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Hieroglyph: Stories and Blueprints for a Better Future
Neal Stephenson
Ukraine: Zbig's Grand Chessboard & How the West Was Checkmated
Natylie Baldwin, Kermit D. Larson
The Girl on the Train: A Novel
Paula Hawkins
Our Souls at Night: A novel
Kent Haruf
Above the Waterfall
Ron Rash
On Writing: A Memoir of the Craft
Stephen King
Designs on Film: A Century of Hollywood Art Direction
Cathy Whitlock
The Homicide Report: Understanding Murder in America
Jill Leovy
Dead Wake: The Last Crossing of the Lusitania
Erik Larson
The Gods of Mars
Edgar Rice Burroughs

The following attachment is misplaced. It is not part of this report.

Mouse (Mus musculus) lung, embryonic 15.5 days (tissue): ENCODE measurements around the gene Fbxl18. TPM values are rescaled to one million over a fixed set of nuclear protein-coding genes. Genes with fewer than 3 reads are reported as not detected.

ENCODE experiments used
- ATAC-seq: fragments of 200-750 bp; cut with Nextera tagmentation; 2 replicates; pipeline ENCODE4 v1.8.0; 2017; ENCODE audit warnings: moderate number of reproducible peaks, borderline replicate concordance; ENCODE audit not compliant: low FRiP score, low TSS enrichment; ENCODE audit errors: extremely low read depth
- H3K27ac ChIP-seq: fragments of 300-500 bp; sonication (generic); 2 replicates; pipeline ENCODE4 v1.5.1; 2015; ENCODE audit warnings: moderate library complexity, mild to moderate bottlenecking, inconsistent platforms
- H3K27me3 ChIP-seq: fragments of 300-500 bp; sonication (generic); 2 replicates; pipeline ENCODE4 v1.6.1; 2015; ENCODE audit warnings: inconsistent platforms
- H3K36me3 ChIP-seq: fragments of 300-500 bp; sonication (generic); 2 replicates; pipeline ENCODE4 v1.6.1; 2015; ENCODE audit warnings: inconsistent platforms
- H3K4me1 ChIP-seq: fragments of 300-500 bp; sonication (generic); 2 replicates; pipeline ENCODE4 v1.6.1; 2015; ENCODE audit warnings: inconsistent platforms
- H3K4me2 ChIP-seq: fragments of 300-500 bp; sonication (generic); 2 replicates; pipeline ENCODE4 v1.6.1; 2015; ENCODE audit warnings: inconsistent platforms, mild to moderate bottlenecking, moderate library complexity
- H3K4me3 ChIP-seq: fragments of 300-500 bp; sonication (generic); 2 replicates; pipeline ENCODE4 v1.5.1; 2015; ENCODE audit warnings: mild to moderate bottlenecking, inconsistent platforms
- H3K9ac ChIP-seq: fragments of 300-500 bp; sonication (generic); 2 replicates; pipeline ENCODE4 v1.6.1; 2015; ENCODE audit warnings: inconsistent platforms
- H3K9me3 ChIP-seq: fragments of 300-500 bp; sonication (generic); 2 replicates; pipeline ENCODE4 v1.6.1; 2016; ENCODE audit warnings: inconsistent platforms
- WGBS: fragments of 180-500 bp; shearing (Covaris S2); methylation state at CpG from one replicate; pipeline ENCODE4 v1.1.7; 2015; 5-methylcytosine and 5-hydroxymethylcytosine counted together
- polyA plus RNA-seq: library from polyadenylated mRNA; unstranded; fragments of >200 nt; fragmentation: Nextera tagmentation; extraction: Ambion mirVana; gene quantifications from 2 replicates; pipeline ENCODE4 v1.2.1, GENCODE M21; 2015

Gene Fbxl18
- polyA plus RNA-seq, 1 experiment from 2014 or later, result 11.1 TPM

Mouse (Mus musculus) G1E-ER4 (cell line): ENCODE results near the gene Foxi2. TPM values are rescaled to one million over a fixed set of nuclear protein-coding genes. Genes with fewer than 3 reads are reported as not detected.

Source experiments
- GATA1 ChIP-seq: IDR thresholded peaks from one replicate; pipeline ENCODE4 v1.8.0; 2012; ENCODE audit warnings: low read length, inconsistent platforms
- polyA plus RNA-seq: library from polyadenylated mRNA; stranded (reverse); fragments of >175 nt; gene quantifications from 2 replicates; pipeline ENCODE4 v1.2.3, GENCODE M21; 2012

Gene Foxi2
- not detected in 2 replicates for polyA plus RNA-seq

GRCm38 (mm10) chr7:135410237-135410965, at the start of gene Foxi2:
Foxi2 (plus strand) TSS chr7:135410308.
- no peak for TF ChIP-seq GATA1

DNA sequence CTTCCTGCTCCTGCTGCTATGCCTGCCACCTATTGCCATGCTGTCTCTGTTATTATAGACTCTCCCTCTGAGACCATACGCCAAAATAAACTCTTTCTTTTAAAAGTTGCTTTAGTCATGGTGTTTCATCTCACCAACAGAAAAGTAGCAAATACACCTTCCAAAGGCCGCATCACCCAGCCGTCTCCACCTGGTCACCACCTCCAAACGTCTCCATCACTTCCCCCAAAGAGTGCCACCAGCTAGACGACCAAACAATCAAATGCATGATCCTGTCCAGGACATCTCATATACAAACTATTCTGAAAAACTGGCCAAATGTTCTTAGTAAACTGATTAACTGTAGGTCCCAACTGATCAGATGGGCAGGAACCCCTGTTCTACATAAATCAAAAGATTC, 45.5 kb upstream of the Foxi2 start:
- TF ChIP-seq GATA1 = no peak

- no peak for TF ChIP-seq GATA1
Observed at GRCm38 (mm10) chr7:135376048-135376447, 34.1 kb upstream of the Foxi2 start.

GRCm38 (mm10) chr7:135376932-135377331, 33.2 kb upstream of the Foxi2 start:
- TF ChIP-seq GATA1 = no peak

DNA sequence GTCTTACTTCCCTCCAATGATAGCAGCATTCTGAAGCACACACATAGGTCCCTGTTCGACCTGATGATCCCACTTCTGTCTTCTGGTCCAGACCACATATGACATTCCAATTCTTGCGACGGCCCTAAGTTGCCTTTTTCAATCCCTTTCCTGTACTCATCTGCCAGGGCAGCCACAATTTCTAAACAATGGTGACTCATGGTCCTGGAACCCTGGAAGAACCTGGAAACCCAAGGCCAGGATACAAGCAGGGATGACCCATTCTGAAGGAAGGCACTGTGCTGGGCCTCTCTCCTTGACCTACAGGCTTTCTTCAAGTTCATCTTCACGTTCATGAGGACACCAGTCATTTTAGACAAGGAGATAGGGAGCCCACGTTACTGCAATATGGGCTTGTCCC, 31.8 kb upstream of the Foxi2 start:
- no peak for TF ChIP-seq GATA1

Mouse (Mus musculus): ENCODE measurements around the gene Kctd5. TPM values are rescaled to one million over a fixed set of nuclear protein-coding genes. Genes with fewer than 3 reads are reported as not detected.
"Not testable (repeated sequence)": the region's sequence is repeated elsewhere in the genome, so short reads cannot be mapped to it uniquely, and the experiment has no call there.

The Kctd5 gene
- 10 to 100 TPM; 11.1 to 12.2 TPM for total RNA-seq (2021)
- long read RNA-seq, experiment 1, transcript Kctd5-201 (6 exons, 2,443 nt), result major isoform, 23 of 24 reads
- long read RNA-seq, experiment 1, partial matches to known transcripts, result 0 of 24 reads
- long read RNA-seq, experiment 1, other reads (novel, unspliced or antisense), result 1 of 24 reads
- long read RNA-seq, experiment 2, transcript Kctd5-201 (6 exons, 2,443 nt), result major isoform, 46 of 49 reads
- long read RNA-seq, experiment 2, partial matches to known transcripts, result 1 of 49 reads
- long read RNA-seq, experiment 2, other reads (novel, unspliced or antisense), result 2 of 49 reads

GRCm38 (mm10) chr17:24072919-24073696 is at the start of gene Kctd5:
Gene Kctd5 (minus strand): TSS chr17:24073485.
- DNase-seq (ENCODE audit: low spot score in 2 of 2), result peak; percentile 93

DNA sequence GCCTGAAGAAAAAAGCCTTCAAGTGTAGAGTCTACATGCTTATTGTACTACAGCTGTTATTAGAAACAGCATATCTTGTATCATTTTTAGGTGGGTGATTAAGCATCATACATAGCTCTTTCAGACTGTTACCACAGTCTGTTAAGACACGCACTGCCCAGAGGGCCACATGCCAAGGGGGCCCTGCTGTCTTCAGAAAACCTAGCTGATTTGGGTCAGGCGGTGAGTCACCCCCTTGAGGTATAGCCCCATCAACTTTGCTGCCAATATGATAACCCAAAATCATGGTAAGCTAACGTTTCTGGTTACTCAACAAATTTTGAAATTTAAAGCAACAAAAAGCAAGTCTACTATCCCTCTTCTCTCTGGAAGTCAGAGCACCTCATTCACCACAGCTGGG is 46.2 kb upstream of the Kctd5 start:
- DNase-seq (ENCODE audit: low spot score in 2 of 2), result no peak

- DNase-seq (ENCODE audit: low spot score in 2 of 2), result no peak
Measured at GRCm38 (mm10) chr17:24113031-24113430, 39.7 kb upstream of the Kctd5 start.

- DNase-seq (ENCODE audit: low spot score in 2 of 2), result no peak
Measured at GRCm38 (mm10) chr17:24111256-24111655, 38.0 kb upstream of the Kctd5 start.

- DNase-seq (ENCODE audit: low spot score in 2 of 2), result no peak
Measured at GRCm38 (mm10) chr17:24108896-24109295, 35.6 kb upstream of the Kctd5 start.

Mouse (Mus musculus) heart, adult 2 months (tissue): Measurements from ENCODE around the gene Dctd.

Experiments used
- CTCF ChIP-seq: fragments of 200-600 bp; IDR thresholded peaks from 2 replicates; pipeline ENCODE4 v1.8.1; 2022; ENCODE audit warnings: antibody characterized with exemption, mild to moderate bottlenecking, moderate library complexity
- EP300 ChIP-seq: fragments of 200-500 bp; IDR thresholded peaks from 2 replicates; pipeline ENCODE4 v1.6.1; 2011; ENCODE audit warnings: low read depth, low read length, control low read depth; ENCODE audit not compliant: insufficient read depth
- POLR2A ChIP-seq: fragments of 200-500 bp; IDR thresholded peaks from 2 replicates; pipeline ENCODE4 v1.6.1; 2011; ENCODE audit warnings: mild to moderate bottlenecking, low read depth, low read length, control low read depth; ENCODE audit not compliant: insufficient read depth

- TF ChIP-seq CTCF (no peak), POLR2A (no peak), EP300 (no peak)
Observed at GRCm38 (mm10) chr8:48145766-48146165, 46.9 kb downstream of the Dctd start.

Nixon and Kissinger: Partners in Power - Robert Dallek Dallek is a gifted writer and this is both a very entertaining and informative read. It is the personalities of the two men that defined so much of what they did and Dallek pays particular attention to that. And these are definitely two characters with lots of personality, whatever one may think of their politics. I have one quibble. I felt at times that I was being buried in detail and that the book could have been a lot easier to invest time in had it not had over 600 pages of actual text. That said, it was a worthwhile journey and makes it even clearer how our nation’s policies can be so determined by political needs and personality flaws. How much effort was expended, and how much opportunity might have been lost had Kissinger not been such a preening Prima Dona, ever involved in keeping our actual Secretary of State on the sidelines. How much could the experience of the 60’s and 70’s changed had Nixon not been such a paranoiac? In pointing out the impact of their ego issues on world affairs, Dallek reminds us that the insanity that is the Bush administration stands on the shoulders of other crazy people.